Maguire S, Strittmatter R, Chandra S, Barone FCStroke-prone rats exhibit prolonged behavioral deficits without increased brain injury: an indication of disrupted post-stroke brain recovery of function. Neurosci Lett 354:229-233

Department of Laboratory Animal Science, GlaxoSmithKline, King of Prussia, PA 19406, USA.
Neuroscience Letters (Impact Factor: 2.03). 01/2004; 354(3):229-33. DOI: 10.1016/j.neulet.2003.09.079
Source: PubMed


Stroke-prone rat strains exhibit an increased stroke risk and sensitivity, and reduced endogenous mechanisms of ischemic brain tolerance. This experiment provides a comparative, serial evaluation of neurological deficits and brain injury following middle cerebral artery occlusion/permanent focal stroke in this high-risk strain. Stroke-prone spontaneously hypertensive (SHR-SP), spontaneously hypertensive (SHR) and Wistar Kyoto (WKY) rats were evaluated over 28 days using magnetic resonance imaging (MRI), histopathology, and neurobehavioral testing. T2- and diffusion weighted-MRI was performed after 1, 10 and 28 days to measure the degree of stroke-induced brain injury. Normotensive WKY rats receiving the same stroke and other SHR-SP rats receiving sham surgery were used for control comparisons. Functional deficits were scored after 1, 4, 11, 18 and 28 days. The degree of brain infarction/injury was practically identical in hypertensive and stroke-prone rats. WKY rats exhibited significantly smaller infarcts (P<0.05), with neurological function recovering quickly to normal by day 11 in this strain. Functional deficits persisted longer in hypertensive rats, with function recovering to normal by day 18 (P<0.05). Functional deficits in SHR-SP rats persisted the longest, and were observed even after 28 days (P<0.05). This increased and prolonged neurologic dysfunction exhibited by SHR-SP compared to SHR rats, while exhibiting practically identical degrees of brain injury/infarction, reflects the increased stroke risk and sensitivity of this strain and suggests a reduced SHR-SP brain plasticity following injury. Therefore, the stroke-prone rat provides an enhanced and prolonged functional deficit model that can be used to elucidate those mechanisms/novel targets critical to longitudinal neurobehavioral recovery post-stroke.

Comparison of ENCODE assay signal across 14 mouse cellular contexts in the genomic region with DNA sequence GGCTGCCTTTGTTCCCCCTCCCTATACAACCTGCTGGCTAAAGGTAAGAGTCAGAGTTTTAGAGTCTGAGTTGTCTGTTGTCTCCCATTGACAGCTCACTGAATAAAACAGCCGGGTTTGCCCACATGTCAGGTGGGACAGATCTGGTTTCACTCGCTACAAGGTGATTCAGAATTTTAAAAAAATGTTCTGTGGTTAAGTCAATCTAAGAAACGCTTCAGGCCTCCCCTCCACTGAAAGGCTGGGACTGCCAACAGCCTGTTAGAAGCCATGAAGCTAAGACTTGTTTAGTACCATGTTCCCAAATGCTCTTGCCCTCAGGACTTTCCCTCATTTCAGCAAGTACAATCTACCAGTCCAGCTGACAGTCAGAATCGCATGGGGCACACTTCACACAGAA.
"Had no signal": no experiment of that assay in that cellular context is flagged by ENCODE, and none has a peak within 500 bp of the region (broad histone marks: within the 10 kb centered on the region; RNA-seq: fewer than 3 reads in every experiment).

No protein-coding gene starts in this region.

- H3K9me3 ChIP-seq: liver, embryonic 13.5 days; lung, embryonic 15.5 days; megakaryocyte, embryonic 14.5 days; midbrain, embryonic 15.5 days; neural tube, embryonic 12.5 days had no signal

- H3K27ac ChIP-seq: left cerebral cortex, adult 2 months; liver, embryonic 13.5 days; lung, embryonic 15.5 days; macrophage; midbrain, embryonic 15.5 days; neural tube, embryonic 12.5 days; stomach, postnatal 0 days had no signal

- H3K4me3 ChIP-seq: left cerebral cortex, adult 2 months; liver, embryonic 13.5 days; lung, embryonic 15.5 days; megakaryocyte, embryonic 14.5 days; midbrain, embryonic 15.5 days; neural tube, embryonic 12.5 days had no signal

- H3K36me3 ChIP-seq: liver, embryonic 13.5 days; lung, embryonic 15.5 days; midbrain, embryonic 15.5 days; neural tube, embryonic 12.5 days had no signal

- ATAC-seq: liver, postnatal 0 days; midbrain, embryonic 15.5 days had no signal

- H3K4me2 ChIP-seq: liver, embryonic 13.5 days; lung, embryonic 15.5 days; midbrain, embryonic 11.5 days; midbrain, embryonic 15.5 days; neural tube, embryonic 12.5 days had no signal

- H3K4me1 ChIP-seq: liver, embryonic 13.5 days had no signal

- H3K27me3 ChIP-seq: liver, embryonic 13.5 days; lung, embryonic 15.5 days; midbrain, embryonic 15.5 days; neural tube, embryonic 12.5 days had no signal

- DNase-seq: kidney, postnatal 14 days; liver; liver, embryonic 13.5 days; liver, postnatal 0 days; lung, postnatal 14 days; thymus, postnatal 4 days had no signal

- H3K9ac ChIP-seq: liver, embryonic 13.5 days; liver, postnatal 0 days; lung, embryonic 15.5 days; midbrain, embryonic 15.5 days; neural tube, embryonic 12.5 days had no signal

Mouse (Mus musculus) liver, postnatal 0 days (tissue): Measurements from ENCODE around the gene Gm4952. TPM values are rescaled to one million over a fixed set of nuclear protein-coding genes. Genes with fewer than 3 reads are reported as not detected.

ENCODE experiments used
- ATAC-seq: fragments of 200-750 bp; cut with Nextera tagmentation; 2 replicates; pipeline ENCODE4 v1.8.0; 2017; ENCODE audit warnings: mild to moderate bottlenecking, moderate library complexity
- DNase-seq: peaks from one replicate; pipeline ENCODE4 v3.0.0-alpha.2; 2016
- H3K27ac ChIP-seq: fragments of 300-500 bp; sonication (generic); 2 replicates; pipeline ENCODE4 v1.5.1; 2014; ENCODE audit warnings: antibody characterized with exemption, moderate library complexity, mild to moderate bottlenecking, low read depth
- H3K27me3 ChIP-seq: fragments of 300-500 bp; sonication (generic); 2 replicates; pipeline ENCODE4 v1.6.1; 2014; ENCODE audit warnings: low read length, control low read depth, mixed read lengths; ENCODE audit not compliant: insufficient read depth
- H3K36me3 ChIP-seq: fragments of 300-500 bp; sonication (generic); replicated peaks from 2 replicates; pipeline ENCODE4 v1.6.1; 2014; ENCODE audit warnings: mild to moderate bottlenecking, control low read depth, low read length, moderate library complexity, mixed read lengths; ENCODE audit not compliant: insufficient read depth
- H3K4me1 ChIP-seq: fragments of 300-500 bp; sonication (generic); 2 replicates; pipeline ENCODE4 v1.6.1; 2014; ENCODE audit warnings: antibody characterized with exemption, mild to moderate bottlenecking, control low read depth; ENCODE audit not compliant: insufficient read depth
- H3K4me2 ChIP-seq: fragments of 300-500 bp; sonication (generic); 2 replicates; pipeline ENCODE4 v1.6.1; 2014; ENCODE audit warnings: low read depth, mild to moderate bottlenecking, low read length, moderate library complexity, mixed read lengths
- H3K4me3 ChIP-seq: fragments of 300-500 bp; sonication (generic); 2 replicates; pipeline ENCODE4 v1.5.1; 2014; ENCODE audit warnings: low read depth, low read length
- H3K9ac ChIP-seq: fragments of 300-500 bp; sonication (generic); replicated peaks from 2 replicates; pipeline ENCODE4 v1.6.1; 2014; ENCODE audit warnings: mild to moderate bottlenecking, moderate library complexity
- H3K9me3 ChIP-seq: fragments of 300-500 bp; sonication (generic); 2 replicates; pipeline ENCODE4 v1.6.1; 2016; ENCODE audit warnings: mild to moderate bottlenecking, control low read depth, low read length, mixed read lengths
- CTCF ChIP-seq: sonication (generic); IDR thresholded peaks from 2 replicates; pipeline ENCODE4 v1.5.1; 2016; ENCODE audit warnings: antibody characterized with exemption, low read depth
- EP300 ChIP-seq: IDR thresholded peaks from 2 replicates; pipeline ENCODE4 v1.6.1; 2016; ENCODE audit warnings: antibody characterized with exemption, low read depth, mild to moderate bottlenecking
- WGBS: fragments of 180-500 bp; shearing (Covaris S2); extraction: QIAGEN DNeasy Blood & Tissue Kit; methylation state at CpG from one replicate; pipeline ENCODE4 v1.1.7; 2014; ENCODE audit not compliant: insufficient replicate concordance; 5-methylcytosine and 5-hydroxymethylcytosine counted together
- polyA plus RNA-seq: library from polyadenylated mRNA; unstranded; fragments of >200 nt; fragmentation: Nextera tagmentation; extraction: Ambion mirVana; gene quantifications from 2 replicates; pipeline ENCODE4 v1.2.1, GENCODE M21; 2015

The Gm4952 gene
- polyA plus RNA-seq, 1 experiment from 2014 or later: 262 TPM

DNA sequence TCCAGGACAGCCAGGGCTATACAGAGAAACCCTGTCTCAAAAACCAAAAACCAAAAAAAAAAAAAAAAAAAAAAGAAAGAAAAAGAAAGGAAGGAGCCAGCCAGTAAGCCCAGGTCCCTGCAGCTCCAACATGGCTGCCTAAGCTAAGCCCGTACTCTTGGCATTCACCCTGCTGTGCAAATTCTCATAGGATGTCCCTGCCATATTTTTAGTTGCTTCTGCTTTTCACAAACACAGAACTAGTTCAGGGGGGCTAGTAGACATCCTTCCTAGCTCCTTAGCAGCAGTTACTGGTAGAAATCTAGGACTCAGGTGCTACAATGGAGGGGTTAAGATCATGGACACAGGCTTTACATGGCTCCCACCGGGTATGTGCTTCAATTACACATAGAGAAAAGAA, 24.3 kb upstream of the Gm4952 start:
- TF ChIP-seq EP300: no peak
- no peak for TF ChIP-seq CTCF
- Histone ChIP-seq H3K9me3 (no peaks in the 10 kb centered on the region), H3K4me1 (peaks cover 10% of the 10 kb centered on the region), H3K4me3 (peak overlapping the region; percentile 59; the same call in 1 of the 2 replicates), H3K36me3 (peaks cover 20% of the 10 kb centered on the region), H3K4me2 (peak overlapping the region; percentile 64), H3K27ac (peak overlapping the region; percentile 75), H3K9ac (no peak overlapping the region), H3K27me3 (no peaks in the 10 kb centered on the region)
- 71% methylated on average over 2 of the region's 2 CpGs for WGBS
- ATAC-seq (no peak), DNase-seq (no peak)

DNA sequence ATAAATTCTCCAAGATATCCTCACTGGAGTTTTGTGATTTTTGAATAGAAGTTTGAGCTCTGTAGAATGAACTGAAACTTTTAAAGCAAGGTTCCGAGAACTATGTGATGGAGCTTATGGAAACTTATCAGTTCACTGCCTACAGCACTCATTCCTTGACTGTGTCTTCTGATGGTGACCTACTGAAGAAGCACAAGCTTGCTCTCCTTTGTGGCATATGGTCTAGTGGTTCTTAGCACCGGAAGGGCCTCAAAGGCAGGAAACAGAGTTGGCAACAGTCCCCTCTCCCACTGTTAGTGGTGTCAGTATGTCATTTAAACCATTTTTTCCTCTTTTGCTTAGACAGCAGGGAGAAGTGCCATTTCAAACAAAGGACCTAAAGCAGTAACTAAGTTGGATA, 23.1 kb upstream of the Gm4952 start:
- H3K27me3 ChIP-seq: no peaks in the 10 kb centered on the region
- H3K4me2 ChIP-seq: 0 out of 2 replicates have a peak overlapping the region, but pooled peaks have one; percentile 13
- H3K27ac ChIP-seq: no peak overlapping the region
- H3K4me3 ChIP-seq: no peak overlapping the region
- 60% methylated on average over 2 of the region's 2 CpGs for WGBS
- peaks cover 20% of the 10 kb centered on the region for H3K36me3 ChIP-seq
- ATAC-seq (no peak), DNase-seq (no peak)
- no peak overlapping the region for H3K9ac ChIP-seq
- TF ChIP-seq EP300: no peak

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    • "); Murphy et al (2004) IHR, inducible hypertensive rat; 3-NPA, 3-nitropropionic acid; SHR-SP, stroke-prone spontaneously hypertensive rat. a Reference list for SHR-SP (Okamoto et al, 1975; Yamori et al, 1976; Yamori and Horie, 1977; Hart et al, 1980; Ogata et al, 1981; Coyle and Jokelainen, 1983; Sadoshima et al, 1983; Fredriksson et al, 1984, 1985; Tamaki et al, 1984; Werber and Heistad, 1984; Paschen et al, 1985; Tobian et al, 1986; Mayhan et al, 1987; Tagami et al, 1987; Baumbach et al, 1988; Mayhan et al, 1988; Fredriksson et al, 1988a, b; Hajdu et al, 1991; Yang et al, 1991, 1993; Coyle and Feng, 1993a, b; Baumbach et al, 1994; Richer et al, 1994; Yamaguchi et al, 1994; Linz et al, 1997; Minami et al, 1997; Blezer et al, 1998; Brosnan et al, 1999; Carswell et al, 1999, 2000a, b, 2004; Chillon and Baumbach, 1999; Marks et al, 2001; Sironi et al, 2001, 2004a, b, 2005; Kawashima et al, 2003; Banfi et al, 2004; Maguire et al, 2004; Kim-Mitsuyama et al, 2005; Liebetrau et al, 2005; Nagotani et al, 2005; Jesmin et al, 2007; Lee et al, 2007; Ballerio et al, 2007). "
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